- Kyle Brooksher
Closing Communication Gaps
"The single biggest problem in communication is the illusion that it has taken place."
—George Bernard Shaw
Communicating clearly and effectively can be one of the biggest challenges for trainers. Often, the only difference between a good trainer and an excellent one comes down to whether the information you present is received by learners in the way that you intended.
Here are three tips for closing the communication gap:
1. Enlist an observer
Consider asking a friend or colleague to attend and observe the class. Look for someone who isn’t either an expert in the material or on the training staff of your organization. Also, this person should be someone you trust enough to give you honest and constructive criticism.
A few days before training, set aside time to explain who your learners are and what the objectives of the class are. Then, try to teach enough about the subject matter so that the observer will be coming into the course with the same level of knowledge as the average learner.
Depending on the class size and how well the learners know one another, you can ask your observer to either sit with the class or audit it from the back of the room. If the observer can pretend to be a regular participant, this may give you a deeper insight into what the participants are learning. And let’s face it, learners are more honest about their understanding and impressions with their peers than they are with their trainer.
Then, within a day of the course—or on the same day, if possible—meet with your observer and hear what they’ve learned. You should ask specific questions to test their understanding of the material. Also ask them to be as honest as possible in helping you improve your curriculum, delivery and techniques. Remember, this exercise is about your improvement, not about someone questioning your abilities.
2. Implement pre-tests and post-tests
Learning is a journey. You guide the class to travel with their knowledge and skills from point A to point B. But how can you find the most efficient route if you don’t clearly know their “point A” (that is, their understanding before the class) and their “point B” (that is, their understanding after the class)?
Evaluating knowledge at the beginning and the ending of the class is an effective way of finding out these points. A pre-test can help you refine your approach to the material, while a post-test can reinforce the key information. Sometimes these two tests will share many, if not all, of the same questions. As you develop questions, keep in mind that they won’t be the final version if you give the same training multiple times.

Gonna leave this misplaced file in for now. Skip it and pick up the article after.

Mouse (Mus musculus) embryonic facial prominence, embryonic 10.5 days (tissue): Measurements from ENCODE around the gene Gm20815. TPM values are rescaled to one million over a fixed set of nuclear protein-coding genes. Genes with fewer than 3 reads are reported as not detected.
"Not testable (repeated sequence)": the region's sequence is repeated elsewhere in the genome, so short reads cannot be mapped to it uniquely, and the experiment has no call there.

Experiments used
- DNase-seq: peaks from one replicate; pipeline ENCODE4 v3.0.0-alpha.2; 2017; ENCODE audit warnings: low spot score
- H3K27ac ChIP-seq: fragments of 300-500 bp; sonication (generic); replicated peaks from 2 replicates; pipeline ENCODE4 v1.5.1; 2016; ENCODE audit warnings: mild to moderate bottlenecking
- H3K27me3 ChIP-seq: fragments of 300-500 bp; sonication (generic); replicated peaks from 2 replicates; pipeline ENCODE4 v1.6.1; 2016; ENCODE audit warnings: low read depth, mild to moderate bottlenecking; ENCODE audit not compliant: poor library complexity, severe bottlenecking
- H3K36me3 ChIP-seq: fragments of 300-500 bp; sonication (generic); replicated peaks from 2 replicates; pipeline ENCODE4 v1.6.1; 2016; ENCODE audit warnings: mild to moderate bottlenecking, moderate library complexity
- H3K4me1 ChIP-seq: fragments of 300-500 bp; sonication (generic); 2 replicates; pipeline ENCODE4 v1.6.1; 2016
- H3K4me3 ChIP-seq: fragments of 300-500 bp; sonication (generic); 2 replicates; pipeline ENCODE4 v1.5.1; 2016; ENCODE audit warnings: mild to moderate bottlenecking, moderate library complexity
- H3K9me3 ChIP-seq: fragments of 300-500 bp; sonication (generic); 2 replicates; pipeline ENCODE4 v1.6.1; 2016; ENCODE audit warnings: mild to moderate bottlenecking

Use the frequency of correct and incorrect answers, as well as learner evaluations, to fine-tune the questions and answers for next time. Also, keep these tests short. The pre-test questions will prepare the participants for what they’ll learn, without making them anxious about what they don’t know. The post-test questions will remind them of the most important information they should have learned.
3. Record yourself Listening to their recorded voice or seeing themselves on video is difficult for people, because it often clashes with their perceived self-image. But if you can indeed watch and/or listen to yourself, recording can be one of your most powerful tools to refine your training. Video is preferable because you can see and hear your presentation, but the cost of video is a limiting factor. At the minimum, you should invest in a high-quality digital voice recorder (for about $75-$100).
As you review your recording, put yourself in your learners’ shoes as to how they might view the content. Ask yourself these questions: Am I being clear and concise? Am I speaking at an appropriate volume and speed? Am I going on too many tangents? Am I using jargon that the average learner may not understand? Am I belaboring non-critical points?
It’s good to review the recording of each training twice: once a few days after the training, and once the day before your next training. If you teach a day-long class, listening to your eight-hour presentation twice isn’t an effective use of your time, so choose the most critical content and review those sections.